What can we learn from times of trauma and adversity?
Trauma and adversity are things that most of us have to face at some point in our lives, and few of us get through life without experiencing difficult times at some point.
We may go through serious illness, for example, or divorce, bereavement, financial hardship, loss or betrayal in some way. It could be any number of things.
It’s not always easy to find something positive in such experiences – but the benefits when we do find them can be immense. If I think about the tough times I’ve navigated in my own life, I feel fortunate that I can now look back and feel thankful for aspects of those experiences.
They’ve opened doors to opportunities I may not otherwise have recognised. I could never have said that at the time – but now I can see how those traumas have shaped me and what they’ve taught me. They’ve enabled me to look at life through a broader lens.
Allowing trauma and adversity to bring positive change
This article in Time magazine highlights research carried out in the 1980s into how people change in fundamental ways after trauma. The majority of people interviewed in the research said their lives had changed in positive ways – after healing from the initial pain.
And that raises a question for me:
Is trauma essential in unlocking our further potential as individuals? Or could we access the same degree of personal growth without going through all that pain?
I believe trauma and adversity has been vital in my own life in making me who I am today – and I like how those things have shaped me. I think trauma can give us insight and wisdom that we may not otherwise gain. I also realise it may be different for each one of us.
Recovery from trauma can give us the ability to help others in different ways.
The sudden death of my previous partner in 2003 absolutely broke me – and yet it led to a profound and positive transformation for me. I learned so much about myself and about life and about holding on when everything seemed to be crumbling around me.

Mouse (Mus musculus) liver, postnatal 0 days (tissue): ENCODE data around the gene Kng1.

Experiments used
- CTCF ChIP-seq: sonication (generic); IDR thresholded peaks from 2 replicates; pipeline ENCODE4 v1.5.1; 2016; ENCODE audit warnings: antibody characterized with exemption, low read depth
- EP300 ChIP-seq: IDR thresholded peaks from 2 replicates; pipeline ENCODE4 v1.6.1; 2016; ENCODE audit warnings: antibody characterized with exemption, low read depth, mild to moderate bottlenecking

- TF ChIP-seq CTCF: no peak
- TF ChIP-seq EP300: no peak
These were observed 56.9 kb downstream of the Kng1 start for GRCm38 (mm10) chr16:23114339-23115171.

It gave me an inner strength I don’t think I would otherwise have. I learned to reframe some of the things I knew I would never understand. It led me to set some big new goals because I felt I had nothing to lose. Those things in turn led me to look outward, beyond myself, and to look with fresh energy and focus at what I could do in the world.
In addition, by finally learning to accept my loss I was able to find more meaning in the experience I’d had.
Best of all, though, it has enabled me to help others going through similar trauma, and show that it is possible to come out the other side.
I don’t think any of this would have easily occurred if I hadn’t experienced those difficult times.
I’m reminded of the following examples of ordinary people who’ve taken a traumatic experience forward in positive ways, for the benefit of others:
Viktor Frankl – if he had not endured appalling conditions in German concentration camps during World War II, he may never have written “Man’s Search For Meaning”, a book that has since helped millions of people.
Lisa Potts, teacher – if she hadn’t been seriously injured in a machete attack in 1996 while defending the nursery school children in her care, she may never have set up Believe 2 Achieve – an organisation that works to enhance self-esteem and personal development in children and young people.
Fraidy Reiss – if she hadn’t endured years of violence and rape after being forced into child marriage in the USA, she may never have set up Un-chained At Last helping other girls and women escape such situations and rebuild their lives. You can watch her TED talk here.
Jamie Andrew, mountaineer – if he hadn’t lost both hands and both feet to frostbite in 1999, he may never have since inspired thousands of others to find ways to overcome difficulty and to believe that nothing is impossible.
There are countless stories of people who’ve been through deep trauma and adversity and who now use that experience as a positive and powerful force for change. We may not all have been through violent or life-threatening trauma, but the majority of us will experience big challenges at some point, in one way or another.
What can we take forward into the future?
The world’s current biggest challenges – climate change, coronavirus, political extremes, oppression, hunger and more – are causing huge problems for many people, not least relating to fear and uncertainty. There isn’t always a clear path through difficult times, but one thing is certain: we can all look for ways to get through, to find things we can learn, and to use those insights not only to help ourselves but others too.
Reaching back into past traumas is not always easy and, depending on the trauma, it may at times feel impossible. But reflecting on how we’re different because of the difficult times – and on what we’ve done since – often enables us to see positives.
And when we’re able to identify and harness those fresh insights , we have something to take forward into the future.
Looking for positives doesn’t negate the depth of trauma or pain that we have experienced, but it allows us to direct it into something good. We can all be agents of change, and when we do that, the benefits are both personal and global.
The actions we take can make the trauma count.
Related article: Can one person really make a difference in the world?